Sunday, 17 December 2017

A disproportionate reward

 My friend Duncan has recently written about the fact that when difficult things are attempted, the rewards are all the greater.  It's a sentiment that I wholeheartedly agree with, but sometimes - just occasionally - there's reward out of all proportion to the effort expended.

A weekend morning shortly before Christmas, and a busy day of preparations ahead.  I took a morning walk in intensely cold air, just as the sun was rising.  Near to the solstice, there's precious little daylight here and if it dawns fair like this, it's a bonus.

 The morning sun flushed the hills and forest behind our house a delicate pink shade, the air was still and this was to be the last day of clear, cold weather before a run of Atlantic low pressure systems.  It would have been perfect for a mountain day, but family commitments come first.  I resigned myself with the thought that the hills are always waiting, and headed home.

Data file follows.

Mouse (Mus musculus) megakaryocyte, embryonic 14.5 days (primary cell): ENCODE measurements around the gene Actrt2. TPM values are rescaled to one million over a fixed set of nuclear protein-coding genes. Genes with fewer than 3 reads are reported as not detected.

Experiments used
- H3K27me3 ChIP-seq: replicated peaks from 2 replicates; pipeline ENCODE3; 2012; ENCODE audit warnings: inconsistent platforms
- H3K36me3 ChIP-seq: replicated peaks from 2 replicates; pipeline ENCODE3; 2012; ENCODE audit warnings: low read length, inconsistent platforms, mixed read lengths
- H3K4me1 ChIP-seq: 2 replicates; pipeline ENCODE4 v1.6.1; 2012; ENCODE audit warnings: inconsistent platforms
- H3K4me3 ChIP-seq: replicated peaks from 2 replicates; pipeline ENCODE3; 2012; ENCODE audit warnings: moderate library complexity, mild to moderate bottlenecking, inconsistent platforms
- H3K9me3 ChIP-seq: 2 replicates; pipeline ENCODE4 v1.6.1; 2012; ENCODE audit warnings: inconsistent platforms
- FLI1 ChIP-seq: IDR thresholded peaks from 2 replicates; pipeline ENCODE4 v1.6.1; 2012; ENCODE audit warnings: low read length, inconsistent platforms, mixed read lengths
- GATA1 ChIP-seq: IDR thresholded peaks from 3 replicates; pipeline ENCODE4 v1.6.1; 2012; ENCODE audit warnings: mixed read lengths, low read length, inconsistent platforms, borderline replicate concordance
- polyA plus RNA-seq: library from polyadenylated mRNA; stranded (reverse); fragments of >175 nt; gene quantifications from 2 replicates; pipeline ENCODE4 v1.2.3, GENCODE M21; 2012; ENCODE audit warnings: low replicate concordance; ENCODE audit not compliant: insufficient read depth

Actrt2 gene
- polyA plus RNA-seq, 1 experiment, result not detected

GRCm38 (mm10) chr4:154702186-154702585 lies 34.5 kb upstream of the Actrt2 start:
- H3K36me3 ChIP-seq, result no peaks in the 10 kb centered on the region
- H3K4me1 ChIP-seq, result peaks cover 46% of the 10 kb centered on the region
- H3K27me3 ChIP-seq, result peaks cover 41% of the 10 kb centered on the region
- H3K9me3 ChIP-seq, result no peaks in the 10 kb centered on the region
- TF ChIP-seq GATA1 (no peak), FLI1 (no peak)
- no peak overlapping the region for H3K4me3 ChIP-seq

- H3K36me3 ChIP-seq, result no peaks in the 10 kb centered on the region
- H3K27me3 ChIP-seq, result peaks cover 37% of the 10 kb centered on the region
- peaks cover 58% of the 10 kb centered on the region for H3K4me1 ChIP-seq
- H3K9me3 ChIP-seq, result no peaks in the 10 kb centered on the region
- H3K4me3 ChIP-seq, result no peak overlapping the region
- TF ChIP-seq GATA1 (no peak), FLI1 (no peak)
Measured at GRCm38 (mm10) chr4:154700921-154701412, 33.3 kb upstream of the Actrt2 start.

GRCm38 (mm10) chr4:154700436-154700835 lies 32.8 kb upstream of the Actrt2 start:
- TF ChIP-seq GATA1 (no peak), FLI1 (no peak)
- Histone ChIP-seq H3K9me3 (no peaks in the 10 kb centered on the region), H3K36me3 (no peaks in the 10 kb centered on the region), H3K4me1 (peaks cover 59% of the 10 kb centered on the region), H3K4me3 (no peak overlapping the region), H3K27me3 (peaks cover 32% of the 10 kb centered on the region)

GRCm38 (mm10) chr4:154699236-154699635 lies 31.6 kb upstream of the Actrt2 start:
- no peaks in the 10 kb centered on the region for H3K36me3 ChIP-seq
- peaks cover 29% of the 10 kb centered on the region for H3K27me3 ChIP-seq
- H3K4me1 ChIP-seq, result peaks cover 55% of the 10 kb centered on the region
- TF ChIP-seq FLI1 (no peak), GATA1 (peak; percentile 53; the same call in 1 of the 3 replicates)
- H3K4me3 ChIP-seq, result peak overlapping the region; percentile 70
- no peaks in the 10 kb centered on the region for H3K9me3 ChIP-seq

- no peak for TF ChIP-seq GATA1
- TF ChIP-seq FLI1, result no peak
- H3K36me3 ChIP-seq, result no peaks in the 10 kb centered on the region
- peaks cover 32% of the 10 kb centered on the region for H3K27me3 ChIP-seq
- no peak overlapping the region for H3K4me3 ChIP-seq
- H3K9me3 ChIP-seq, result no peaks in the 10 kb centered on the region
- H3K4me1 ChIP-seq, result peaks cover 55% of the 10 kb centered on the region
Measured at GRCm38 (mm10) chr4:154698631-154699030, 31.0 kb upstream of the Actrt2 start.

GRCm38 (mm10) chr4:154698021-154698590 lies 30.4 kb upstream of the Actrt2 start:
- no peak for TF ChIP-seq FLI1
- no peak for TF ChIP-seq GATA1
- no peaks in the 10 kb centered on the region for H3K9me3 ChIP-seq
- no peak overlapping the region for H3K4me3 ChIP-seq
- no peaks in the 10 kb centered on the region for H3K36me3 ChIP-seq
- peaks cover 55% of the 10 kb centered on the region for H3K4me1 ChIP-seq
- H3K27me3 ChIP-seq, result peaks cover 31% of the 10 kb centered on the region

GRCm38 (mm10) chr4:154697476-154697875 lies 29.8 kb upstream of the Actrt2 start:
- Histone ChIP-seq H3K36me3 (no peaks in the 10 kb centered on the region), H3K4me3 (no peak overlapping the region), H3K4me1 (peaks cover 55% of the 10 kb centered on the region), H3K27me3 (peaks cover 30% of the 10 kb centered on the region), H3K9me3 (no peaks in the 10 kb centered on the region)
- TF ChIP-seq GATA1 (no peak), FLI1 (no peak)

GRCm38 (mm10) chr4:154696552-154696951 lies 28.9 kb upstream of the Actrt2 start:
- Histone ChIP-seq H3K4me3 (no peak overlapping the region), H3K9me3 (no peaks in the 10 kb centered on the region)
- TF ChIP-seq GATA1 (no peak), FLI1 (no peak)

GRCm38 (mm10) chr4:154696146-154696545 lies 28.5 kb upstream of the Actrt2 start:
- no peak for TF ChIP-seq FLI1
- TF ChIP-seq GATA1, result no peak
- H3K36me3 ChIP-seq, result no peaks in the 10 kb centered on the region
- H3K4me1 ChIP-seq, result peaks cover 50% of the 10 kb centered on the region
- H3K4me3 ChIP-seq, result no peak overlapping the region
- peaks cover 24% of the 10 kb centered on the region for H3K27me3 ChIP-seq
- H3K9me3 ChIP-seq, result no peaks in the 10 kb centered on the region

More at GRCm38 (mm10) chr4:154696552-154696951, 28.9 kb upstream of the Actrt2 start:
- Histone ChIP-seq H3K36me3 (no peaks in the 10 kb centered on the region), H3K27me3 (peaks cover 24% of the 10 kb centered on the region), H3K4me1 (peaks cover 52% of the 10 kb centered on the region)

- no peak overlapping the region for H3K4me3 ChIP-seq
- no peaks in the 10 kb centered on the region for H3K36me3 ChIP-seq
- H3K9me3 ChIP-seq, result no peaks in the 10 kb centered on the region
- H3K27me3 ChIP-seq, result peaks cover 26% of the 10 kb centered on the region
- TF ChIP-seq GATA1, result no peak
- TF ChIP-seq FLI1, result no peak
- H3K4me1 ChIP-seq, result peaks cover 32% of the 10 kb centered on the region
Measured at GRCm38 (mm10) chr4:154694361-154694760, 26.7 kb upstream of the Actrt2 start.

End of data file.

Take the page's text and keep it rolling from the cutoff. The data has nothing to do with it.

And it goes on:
By early afternoon the things we'd planned were done, and it was suggested that maybe I'd like to go for a walk.....  There was just two hours until sunset and initially I thought to walk close by.  But then I remembered how good the hills had looked that morning; I hastily packed a rucksack and headed the few miles towards the car park for Millstone Hill.    Setting off an hour before sunset I climbed steeply up the path through trees which were sparkling with ice on every twig.

 A brief pause at a favourite viewpoint looking west along the valley of the River Don and I continued uphill, hoping to beat the sunset to the summit.

 Although my pace was fast, there were scenes which just couldn't be rushed past.....